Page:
Major infrastructure solutions—including a new Mississippi River bridge and a state gas tax hike—are among the Baton Rouge Area Chamber’s top priorities for the upcoming legislative session that begins April 8.
BRAC announced this morning its five legislative priorities for 2019, which fall into four categories: transportation infrastructure, quality of place, economic competitiveness, and education and workforce.
In addition to a gas tax increase for infrastructure, BRAC will also advocate for funding to complete site selection and environmental analyses for a new bridge, in support of the work of the new five-parish Capital Area Road and Bridge District.
“Bold leadership at the state level is required to address these issues and facilitate business growth in our state,” says Jeff Koonce, 2019 chair of BRAC’s Legislative Committee. “We cannot let the upcoming elections be a distraction from the necessity of taking action now on critical issues.”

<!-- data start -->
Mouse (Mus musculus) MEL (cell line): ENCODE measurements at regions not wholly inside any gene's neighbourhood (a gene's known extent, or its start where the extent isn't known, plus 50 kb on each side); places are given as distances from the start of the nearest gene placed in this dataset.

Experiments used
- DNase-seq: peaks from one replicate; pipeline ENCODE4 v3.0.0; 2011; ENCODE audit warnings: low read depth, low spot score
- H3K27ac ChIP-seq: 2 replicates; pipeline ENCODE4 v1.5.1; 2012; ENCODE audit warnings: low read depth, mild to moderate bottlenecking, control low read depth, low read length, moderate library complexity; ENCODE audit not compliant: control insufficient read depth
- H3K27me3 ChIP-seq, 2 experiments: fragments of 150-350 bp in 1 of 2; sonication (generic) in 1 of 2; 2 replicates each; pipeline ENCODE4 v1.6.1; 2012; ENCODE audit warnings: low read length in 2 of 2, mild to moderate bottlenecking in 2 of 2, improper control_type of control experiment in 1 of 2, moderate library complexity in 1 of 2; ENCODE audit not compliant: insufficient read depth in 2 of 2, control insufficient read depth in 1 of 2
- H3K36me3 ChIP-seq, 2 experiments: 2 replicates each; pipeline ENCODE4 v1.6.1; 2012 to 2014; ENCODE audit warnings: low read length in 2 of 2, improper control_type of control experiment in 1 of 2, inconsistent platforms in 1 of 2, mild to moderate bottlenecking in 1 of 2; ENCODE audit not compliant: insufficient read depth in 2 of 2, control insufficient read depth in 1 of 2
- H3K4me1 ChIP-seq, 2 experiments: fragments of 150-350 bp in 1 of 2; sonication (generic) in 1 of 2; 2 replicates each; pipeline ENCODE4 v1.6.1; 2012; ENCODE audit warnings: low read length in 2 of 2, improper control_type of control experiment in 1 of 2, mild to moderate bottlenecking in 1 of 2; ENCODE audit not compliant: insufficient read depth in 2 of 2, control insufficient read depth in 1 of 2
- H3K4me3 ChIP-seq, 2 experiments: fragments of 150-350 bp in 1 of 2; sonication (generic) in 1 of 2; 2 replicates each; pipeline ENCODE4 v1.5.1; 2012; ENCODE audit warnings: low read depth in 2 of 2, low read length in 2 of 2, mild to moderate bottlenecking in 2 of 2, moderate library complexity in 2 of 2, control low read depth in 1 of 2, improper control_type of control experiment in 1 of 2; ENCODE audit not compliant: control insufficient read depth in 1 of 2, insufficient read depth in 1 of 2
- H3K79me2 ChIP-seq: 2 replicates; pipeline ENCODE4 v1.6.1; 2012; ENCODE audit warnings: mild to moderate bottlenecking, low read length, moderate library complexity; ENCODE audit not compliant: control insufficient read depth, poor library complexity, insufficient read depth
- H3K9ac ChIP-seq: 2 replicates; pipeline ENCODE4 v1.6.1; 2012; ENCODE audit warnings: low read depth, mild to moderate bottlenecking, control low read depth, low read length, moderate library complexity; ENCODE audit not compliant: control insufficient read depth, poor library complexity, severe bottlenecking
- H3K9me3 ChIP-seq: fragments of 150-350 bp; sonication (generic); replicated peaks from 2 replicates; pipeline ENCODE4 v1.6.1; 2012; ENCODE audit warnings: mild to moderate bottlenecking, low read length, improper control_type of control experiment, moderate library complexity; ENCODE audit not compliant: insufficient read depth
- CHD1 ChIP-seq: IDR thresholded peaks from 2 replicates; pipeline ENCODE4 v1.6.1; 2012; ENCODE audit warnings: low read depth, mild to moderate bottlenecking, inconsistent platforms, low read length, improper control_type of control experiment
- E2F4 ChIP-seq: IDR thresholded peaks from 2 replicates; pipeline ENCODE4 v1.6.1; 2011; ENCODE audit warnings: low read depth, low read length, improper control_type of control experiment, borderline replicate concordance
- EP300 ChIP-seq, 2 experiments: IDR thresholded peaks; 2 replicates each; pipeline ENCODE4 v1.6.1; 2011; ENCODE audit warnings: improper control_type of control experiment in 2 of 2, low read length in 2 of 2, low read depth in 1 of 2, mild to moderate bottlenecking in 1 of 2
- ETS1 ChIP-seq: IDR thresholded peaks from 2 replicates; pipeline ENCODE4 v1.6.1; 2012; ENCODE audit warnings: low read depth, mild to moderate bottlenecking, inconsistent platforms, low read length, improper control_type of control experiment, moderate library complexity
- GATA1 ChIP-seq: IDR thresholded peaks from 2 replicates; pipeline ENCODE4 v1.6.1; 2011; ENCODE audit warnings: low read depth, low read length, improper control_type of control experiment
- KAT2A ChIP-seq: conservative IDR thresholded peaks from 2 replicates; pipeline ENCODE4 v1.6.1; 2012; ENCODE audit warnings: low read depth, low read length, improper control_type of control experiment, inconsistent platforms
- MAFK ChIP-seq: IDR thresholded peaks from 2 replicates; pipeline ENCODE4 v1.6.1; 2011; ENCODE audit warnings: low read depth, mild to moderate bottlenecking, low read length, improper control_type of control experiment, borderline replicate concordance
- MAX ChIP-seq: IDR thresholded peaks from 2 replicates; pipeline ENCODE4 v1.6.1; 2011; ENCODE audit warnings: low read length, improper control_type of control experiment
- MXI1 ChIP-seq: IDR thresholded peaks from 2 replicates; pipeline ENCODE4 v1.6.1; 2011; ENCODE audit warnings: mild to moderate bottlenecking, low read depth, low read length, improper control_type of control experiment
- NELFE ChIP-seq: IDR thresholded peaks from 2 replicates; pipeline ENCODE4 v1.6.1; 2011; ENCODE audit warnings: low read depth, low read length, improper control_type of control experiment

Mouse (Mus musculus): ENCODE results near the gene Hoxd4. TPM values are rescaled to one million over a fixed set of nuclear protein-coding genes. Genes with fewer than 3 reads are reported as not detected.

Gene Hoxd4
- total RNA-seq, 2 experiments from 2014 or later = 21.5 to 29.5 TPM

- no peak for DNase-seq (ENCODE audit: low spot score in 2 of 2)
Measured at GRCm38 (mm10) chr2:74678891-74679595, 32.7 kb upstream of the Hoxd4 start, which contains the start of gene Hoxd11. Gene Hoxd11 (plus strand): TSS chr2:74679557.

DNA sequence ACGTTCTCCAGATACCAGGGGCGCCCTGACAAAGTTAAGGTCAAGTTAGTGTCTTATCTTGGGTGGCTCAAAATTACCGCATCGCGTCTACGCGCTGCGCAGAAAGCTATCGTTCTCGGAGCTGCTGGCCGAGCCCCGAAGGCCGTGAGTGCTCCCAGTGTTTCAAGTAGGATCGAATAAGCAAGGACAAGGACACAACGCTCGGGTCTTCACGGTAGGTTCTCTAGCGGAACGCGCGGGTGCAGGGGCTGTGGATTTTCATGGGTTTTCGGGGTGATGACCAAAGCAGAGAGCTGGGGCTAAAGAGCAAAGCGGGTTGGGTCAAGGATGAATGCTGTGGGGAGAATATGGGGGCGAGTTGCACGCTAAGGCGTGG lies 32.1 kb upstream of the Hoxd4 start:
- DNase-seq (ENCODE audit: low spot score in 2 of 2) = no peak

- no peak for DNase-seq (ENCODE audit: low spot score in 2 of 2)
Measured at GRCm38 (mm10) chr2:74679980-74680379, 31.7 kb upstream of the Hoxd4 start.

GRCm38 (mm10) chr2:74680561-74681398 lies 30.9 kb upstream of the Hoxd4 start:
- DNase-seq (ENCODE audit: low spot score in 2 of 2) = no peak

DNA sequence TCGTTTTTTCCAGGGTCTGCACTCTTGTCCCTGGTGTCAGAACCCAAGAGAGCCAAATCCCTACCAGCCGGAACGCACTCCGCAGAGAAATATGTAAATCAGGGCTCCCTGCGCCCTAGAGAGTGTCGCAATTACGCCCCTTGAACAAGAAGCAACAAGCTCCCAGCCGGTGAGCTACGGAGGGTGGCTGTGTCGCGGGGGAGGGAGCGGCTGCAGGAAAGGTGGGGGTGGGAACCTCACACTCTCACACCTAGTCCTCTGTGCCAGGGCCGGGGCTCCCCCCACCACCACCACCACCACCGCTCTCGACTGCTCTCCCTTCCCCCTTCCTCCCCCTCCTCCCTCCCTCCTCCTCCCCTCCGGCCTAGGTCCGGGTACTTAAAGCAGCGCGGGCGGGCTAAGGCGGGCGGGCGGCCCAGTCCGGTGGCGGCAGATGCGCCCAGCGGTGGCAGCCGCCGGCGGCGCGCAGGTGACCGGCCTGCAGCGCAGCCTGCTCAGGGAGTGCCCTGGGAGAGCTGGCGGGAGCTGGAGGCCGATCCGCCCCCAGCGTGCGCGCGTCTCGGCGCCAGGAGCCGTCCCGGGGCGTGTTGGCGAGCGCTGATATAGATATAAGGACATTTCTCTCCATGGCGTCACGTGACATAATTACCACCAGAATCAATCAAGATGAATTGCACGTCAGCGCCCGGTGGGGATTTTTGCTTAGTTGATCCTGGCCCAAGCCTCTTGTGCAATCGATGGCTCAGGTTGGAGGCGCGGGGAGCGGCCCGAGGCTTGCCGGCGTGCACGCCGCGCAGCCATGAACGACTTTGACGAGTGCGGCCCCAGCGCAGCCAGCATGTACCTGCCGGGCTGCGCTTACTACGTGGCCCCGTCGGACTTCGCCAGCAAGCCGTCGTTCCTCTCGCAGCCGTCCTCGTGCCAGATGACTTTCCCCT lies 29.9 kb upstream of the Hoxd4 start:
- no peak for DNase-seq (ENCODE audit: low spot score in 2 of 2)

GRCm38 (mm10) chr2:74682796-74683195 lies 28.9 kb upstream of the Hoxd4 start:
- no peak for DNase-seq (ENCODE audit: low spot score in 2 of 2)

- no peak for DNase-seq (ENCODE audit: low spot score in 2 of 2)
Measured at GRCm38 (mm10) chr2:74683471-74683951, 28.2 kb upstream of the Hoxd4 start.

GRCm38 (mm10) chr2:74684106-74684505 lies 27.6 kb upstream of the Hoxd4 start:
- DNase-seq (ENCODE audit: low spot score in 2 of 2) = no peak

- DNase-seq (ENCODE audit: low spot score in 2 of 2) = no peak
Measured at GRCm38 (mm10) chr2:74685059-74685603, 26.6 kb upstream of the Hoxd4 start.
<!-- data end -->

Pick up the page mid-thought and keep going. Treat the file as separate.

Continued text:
Regarding economic competitiveness, BRAC will support measures to stabilize and protect tax incentives, such as the Industrial Tax Exemption Program. The chamber advocates for streamlining and clarifying ITEP, as well as further protecting “confidentiality of local project negotiations,” but gives few other specifics.
Long-sought comprehensive tax reform is also a top BRAC priority, including the creation of a uniform and combined sales tax remittance system for state and local governments. The chamber also backs recommendations of the 2017 Task Force on Structural Reforms, and a limited Constitutional Convention for long-term fiscal reforms at the state and local level.
BRAC’s other legislative priorities include measures to improve quality of place and help eliminate blight, such as streamlining the state’s “strict tax sales notice requirements that create overly burdensome hurdles to blight remediation and redevelopment.”
Finally, the chamber supports K-12 education reforms and the expansion of high-quality early childhood education. BRAC will oppose measures to weaken school choice, academic standards and teacher and school accountability. The chamber also supports charter schools having the “same financial footing as other public schools.”